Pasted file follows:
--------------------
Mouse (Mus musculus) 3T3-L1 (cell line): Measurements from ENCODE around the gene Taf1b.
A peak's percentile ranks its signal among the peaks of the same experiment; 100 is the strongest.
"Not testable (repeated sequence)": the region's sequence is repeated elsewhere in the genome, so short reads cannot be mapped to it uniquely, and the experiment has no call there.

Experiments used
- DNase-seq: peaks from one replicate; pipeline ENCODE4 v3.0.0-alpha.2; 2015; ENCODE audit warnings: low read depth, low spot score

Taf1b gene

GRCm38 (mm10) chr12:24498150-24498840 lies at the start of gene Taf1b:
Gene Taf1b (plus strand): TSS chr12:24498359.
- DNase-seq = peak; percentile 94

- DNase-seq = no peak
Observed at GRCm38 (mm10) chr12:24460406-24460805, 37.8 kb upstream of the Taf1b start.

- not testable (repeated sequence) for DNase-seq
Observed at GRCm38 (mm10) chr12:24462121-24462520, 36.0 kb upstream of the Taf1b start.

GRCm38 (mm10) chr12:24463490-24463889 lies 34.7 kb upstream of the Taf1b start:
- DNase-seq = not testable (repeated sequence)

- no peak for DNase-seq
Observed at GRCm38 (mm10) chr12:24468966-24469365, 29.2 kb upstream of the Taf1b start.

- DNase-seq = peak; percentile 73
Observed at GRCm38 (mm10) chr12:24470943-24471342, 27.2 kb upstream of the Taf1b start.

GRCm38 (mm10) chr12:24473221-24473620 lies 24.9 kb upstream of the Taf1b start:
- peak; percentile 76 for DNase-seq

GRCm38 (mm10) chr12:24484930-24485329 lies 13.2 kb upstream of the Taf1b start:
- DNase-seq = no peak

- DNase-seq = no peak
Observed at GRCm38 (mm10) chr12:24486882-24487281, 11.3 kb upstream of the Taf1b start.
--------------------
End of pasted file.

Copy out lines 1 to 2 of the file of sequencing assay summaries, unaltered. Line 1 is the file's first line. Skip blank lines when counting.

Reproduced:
Mouse (Mus musculus) 3T3-L1 (cell line): Measurements from ENCODE around the gene Taf1b.
A peak's percentile ranks its signal among the peaks of the same experiment; 100 is the strongest.